Sunday, July 26, 2009

'the iraqi cookbook' by lamees ibrahim

The Iraqi Cookbook
Lamees Ibrahim

Published 2009
Stacey International, London
Interlink Publishing Group, Northampton, Massachusetts
302 pages, hardback

Iraq has one of the world’s most ancient cuisines, thanks to its two great rivers and the irrigation systems that fed the fertile soils of Mesopotamia. The country’s history, and its position as a focus of trading and cultural interactions, produced over the centuries many exchanges of culinary influences.

But the past decades of political upheavals, war and mass migration have taken their toll on agricultural production and on social and cultural patterns. Millions of Iraqis have been scattered abroad, and it has become more difficult for culinary skills to be passed down the generations.

It was a perceived need to provide the younger generation of Iraqis living outside their country with access to their culinary heritage that prompted Lamees Ibrahim [pictured], a London-based Iraqi medical doctor, to write The Iraqi Cookbook. She started the book as a collection of recipes for her son and daughters and then realized there are many young British Arabs who find it hard to read Arabic cookery books, which anyway are primarily designed for people living in Arab countries with easily available ingredients.

Ibrahim first came to London as a postgraduate student at a time when ingredients vital to Iraqi cookery were hard to find or unavailable. In the past 20 years the availability of Middle Eastern ingredients has vastly improved in Britain and other Western countries. It is increasingly possible to find ingredients such as date syrup (dibis), pomegranate molasses, dried or powdered limes, whole wheat kernels and cracked wheat (burghul).

Over more than 300 pages, lavishly illustrated by photographer Terry McCormick, Ibrahim leads the reader across the spectrum of Iraqi dishes. The recipes range from the elaborate to the minimalist. One of the simplest dishes is the delicious tamriyya haneeney, a mixture of dates and eggs fried in oil which is “one of the most famous and traditional sweet dishes among poorer communities in Iraq.”

The more extravagant dishes include stuffed whole lamb (qoozi) and the regal parda pilaou, a deep pie filled with rice, peas, meatballs or chicken pieces, hard boiled eggs, sultanas, flaked almonds, vermicelli, baby potatoes, mixed spices and ground cardamom. There is a recipe for domla Baghdadia, in which a variety of stuffed vegetables are cooked together, and three recipes for maqlouba – large cake-shaped layered assemblages of meat or chicken, nuts, vegetables and rice which are turned upside down at the end of cooking.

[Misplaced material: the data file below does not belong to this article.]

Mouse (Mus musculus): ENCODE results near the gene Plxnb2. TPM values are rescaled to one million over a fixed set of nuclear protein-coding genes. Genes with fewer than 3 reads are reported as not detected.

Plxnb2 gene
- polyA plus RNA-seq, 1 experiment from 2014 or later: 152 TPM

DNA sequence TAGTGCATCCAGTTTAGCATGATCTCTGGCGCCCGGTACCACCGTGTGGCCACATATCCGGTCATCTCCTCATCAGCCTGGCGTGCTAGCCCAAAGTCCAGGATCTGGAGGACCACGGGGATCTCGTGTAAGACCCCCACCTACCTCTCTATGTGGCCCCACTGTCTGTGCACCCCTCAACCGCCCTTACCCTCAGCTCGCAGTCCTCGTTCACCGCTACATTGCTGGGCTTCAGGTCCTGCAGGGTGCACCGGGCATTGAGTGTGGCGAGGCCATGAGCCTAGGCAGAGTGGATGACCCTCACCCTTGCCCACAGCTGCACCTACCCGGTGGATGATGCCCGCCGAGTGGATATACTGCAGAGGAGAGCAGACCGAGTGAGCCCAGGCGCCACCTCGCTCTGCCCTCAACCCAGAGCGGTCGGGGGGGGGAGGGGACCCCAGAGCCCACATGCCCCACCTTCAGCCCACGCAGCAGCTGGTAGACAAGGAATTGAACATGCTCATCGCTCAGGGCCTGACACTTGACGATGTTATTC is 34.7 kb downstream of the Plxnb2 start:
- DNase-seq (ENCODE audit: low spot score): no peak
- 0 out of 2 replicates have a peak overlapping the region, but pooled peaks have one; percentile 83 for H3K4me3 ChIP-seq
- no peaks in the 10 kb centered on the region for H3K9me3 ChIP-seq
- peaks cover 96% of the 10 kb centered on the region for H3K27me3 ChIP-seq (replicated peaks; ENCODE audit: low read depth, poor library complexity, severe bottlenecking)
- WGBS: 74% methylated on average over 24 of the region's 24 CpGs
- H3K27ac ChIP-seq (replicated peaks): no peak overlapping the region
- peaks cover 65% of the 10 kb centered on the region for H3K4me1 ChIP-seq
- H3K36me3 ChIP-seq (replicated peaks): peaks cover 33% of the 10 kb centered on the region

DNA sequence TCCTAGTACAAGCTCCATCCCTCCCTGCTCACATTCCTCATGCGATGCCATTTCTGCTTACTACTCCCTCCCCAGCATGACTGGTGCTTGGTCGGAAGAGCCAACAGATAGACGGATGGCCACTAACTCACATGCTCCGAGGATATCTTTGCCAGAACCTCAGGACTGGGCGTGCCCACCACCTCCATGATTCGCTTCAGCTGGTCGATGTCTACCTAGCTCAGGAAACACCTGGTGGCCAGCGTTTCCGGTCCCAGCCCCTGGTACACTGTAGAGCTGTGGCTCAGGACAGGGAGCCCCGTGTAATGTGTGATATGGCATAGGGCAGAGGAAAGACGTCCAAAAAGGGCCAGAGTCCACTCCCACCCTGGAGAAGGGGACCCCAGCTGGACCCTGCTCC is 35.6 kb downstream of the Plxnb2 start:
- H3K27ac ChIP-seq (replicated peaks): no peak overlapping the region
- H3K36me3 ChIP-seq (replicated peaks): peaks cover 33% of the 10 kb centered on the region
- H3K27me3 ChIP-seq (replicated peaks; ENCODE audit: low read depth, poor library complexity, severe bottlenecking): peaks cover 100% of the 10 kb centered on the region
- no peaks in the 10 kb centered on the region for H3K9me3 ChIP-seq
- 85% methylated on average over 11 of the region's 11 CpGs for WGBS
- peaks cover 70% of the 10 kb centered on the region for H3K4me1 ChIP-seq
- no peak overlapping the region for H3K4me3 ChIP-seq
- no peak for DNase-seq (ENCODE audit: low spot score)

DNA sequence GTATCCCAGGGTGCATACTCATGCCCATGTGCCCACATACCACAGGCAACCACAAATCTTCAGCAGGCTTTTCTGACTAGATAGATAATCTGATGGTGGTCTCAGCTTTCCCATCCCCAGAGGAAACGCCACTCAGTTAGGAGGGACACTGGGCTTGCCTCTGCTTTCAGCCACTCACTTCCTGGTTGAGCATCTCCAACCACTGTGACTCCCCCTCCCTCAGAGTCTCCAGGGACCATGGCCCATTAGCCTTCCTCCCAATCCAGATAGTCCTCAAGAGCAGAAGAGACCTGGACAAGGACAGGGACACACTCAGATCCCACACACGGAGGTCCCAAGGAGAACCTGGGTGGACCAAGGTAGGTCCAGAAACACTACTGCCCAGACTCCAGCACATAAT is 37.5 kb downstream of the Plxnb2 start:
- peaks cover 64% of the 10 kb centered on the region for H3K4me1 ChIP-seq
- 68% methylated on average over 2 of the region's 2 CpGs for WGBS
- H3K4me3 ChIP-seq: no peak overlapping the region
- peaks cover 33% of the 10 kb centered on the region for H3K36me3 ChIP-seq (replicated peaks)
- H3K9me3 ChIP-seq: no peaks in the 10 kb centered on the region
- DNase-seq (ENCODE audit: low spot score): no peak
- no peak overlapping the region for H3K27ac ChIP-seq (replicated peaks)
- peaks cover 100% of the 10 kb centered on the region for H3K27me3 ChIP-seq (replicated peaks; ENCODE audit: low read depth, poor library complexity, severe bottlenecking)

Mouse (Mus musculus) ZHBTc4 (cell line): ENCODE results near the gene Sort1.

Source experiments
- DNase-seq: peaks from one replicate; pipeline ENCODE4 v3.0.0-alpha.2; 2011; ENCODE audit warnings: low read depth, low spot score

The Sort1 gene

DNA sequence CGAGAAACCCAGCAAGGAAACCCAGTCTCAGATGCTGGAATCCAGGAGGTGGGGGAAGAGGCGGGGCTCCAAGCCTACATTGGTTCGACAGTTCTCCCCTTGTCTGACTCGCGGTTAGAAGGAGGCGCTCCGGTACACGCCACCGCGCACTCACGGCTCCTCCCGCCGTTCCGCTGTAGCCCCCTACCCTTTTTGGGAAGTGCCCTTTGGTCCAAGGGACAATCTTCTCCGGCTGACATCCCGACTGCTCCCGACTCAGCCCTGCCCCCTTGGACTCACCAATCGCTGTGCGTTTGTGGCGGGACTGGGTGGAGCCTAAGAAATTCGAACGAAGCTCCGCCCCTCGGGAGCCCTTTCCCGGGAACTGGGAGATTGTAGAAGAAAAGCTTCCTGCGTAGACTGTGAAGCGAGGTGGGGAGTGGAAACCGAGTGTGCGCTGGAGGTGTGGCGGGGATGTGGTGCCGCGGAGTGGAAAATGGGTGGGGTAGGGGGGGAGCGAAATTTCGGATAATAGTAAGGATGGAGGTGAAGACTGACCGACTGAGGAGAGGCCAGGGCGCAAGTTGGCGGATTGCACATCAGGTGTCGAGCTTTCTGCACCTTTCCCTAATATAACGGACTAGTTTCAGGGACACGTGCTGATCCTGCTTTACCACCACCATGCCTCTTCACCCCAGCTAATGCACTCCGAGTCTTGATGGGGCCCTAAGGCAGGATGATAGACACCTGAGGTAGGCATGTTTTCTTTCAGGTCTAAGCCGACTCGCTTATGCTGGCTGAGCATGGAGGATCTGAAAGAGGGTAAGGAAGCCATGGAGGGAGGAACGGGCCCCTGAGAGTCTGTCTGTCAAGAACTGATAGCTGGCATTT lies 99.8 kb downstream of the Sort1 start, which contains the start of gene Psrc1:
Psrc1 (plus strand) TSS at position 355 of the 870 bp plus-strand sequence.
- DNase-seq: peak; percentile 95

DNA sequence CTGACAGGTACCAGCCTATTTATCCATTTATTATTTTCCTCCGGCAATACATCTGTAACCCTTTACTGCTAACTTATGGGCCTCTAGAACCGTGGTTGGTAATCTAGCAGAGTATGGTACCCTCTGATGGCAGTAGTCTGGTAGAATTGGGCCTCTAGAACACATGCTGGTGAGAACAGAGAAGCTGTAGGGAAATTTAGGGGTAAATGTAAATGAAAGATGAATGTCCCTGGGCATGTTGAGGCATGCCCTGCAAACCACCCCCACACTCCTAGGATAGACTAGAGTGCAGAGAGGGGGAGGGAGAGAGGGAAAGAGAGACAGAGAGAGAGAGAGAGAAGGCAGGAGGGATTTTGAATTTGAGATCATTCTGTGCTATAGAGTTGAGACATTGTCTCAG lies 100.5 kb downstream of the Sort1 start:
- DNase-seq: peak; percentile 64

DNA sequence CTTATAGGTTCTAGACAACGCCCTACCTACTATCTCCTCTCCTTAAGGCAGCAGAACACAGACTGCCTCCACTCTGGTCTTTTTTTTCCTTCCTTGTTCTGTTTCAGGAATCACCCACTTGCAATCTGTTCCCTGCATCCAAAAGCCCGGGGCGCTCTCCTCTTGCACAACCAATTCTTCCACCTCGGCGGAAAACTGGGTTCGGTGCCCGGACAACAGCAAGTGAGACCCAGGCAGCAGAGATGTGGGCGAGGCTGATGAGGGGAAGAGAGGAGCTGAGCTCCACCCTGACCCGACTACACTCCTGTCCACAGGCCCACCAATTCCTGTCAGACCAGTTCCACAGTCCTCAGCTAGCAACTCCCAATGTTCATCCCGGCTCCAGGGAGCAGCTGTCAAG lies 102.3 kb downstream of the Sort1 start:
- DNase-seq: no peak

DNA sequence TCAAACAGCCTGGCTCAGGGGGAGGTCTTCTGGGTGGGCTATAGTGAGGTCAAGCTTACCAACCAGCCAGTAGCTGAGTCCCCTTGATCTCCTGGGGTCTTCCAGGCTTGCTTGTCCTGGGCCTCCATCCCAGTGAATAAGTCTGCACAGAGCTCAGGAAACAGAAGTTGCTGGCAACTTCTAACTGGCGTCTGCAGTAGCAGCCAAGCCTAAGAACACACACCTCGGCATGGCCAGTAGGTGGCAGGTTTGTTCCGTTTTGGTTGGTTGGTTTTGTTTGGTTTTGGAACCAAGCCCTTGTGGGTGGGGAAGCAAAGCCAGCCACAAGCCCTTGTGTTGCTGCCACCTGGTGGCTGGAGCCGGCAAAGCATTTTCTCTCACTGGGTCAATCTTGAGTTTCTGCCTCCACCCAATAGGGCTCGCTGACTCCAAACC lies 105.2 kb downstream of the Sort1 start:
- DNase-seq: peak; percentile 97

There is an entire chapter on kubba, shells stuffed with a minced meat mixture. The numerous kubba recipes reflect the ingenuity of Iraqi cooks in devising shells from a variety of ingredients, including burghul, boiled rice, mashed potatoes and ground rice. One of the most distinctive types of kubba comes from Mosul and has a flat saucer shape. “The size of this kind of kubba is a matter of pride to the maker, and the mouselians are proud of being able to make the largest sizes possible,” writes Ibrahim.

Another characteristic Iraqi meal is the tashreeb (a sauce served on a base of dry bread) known as paatcha, made of lamb’s head, trotters, pieces of stomach and tongue. Ibrahim remembers shops in Baghdad that were devoted to the cooking and selling of paatcha and catered particularly for poor labourers who would eat the dish for breakfast after morning prayers.

The most famous Iraqi soup is probably hareesah, a porridge of whole wheat cooked with lamb. Shiites cook hareesah in large cauldrons on the 10th day of Muharram, on which they mark Ashura. It is served in bowls topped with sugar and cinnamon and doused with smoking hot oil.

No book on Iraqi food would be complete without a mention of the famed barbecued fish, samak masgouf, served in Baghdad restaurants along the river Tigris. Ibrahim has fond memories of evening promenades with live music and poetry that would end with a samak masgouf meal. The Iraqi Cookbook contains recipes for fish such as carp, bream and sea bass as well for masmouta, a dish made from dried fish by the tiny Mandean community.

Like the Mandeans the different religious communities in Iraq have had their own culinary specialities. The book includes a number of recipes from Iraqi Jews, such as kubba in beetroot sauce, unleavened bread and a chicken dish known as tabyeet which was cooked overnight on a very low heat for the Sabbath.

There have been various historical and regional influences on Iraqi food. Ibrahim says that tatar qoulaghi, mini ravioli in yoghurt sauce, probably dates from the time of the Ottoman Empire. Iran has had a considerable impact, as in fasanjoon, chicken in pomegranate and walnut sauce.

Ibrahim often suggests one or more variations on her recipes, and she has made them as vegetarian-friendly as possible. The recipes are on the whole straightforward to follow, although in some places they seem at times geared more to those already familiar with Iraq food than to the novice.

The Iraqi Cookbook is an important contribution to the still small volume of literature on Iraqi cookery available in English, and it is bound to attract a readership far beyond the pool of young Iraqis in exile at whom it was originally aimed.

Susannah Tarbush
Banipal magazine

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